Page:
New technology can make voting a very efficient matter, making it possible to verify a voter’s identity at the poll even without a photo ID. But the new electronic wizardry does little to eliminate problems some voters face in registering to vote in the first place. Electronic poll books, which contain computer software that loads digital registration records, are used in at least 27 states and the District of Columbia. Poll books are emerging as an alternative to photo ID requirements to authenticate voters’ identity, address and registration status, when they show up at polling places to vote. Voting is the same, but signing in with electronic poll books is different. Poll workers check in voters using a faster, computerized version of paper voter rolls. Upon arrival, voters give their names and addresses, or in some states, such as Iowa, they can choose to scan their photo IDs.
Georgia and Maryland were the first to use electronic poll books statewide in 2005, said Merle King, executive director for the Center for Election Systems at Kennesaw State University in Georgia. Poll books can be used to verify voters’ identity at polling places, but voters can face the same obstacles securing official documents for the electronic books as they do in getting birth certificates, photo ID and related documents to register to vote.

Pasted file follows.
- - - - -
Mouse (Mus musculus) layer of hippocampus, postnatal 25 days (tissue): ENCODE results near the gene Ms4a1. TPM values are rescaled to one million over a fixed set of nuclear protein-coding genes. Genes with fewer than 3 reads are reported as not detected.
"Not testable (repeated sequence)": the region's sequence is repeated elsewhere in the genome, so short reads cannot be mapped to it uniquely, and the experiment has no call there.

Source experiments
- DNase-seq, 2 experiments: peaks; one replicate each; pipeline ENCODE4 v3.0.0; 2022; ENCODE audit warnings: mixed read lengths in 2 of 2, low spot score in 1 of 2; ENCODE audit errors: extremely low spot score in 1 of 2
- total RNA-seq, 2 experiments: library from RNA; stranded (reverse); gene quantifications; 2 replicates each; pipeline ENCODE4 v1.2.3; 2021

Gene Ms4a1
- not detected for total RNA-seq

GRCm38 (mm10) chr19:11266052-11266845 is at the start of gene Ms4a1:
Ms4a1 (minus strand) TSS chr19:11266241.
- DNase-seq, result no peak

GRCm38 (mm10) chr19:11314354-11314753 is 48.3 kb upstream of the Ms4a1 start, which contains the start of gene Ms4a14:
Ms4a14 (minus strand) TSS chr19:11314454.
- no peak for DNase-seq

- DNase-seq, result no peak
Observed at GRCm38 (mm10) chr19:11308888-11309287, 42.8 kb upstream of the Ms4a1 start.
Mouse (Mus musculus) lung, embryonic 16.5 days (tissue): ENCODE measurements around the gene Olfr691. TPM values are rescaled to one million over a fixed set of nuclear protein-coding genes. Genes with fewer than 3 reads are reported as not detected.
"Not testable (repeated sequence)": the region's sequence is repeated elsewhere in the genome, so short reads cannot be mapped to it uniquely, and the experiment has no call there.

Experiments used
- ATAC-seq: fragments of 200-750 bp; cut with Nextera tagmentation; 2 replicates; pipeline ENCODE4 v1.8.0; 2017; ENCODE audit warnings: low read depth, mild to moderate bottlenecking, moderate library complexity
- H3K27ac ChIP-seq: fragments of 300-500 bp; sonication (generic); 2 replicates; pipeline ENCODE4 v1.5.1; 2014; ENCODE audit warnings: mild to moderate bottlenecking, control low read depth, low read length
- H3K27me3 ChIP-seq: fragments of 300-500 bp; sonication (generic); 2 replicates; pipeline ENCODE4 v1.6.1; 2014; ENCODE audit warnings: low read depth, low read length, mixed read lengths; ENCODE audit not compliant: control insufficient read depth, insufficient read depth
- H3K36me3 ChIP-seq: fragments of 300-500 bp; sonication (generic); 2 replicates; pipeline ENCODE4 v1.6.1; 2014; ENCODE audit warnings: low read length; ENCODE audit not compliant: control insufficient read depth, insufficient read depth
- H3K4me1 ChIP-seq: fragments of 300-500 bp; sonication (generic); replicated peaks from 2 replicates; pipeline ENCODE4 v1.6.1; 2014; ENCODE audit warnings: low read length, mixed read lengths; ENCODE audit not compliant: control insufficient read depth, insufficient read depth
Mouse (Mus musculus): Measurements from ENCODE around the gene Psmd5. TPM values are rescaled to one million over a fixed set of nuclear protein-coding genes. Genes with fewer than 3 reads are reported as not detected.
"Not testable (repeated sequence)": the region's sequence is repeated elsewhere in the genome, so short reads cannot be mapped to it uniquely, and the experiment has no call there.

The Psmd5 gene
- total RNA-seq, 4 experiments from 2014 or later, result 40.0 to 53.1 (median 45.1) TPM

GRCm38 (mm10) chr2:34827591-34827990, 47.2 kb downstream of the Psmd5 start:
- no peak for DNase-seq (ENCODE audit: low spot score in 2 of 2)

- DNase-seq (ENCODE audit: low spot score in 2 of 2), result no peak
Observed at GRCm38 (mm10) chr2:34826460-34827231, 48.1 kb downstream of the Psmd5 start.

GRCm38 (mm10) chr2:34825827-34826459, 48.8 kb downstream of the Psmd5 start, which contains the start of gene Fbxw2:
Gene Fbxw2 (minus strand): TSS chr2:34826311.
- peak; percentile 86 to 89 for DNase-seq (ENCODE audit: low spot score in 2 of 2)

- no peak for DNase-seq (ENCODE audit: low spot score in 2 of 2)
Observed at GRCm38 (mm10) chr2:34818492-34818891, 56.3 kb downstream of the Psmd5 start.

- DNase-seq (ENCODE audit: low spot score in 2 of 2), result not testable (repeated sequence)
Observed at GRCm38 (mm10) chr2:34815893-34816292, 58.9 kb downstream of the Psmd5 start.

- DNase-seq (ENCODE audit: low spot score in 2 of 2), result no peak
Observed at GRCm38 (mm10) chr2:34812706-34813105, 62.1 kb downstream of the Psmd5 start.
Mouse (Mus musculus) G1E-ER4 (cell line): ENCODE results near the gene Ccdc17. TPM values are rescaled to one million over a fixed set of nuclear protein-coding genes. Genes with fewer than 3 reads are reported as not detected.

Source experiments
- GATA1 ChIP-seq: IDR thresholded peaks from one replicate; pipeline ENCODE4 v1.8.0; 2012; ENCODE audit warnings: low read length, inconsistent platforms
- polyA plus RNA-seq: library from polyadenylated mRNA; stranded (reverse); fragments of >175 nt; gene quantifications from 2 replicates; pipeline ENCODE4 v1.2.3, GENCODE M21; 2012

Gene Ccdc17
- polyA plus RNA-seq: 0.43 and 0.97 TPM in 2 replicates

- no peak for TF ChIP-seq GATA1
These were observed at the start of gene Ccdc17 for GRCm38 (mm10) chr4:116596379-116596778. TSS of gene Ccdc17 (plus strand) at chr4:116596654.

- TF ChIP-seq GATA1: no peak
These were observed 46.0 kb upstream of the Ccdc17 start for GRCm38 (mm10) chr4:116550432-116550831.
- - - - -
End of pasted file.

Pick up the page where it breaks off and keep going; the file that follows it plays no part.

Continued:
Ken Kline, auditor for Cerro Gordo County, Iowa, is neutral about laws that require photo ID at the polls. But he said his Precinct Atlas, which is an electronic poll book, does a far better job of identifying a person than a poll worker glancing at a picture that might be outdated. Minnesota Secretary of State Mark Ritchie and his bipartisan Election Integrity Task Force proposed using poll books to connect voter registration from the state elections division and cross-reference that database with photos from the state Department of Motor Vehicles. This wouldn’t help people who lack driver’s licenses. In November, Minnesotans will decide whether to require photo ID at the polls.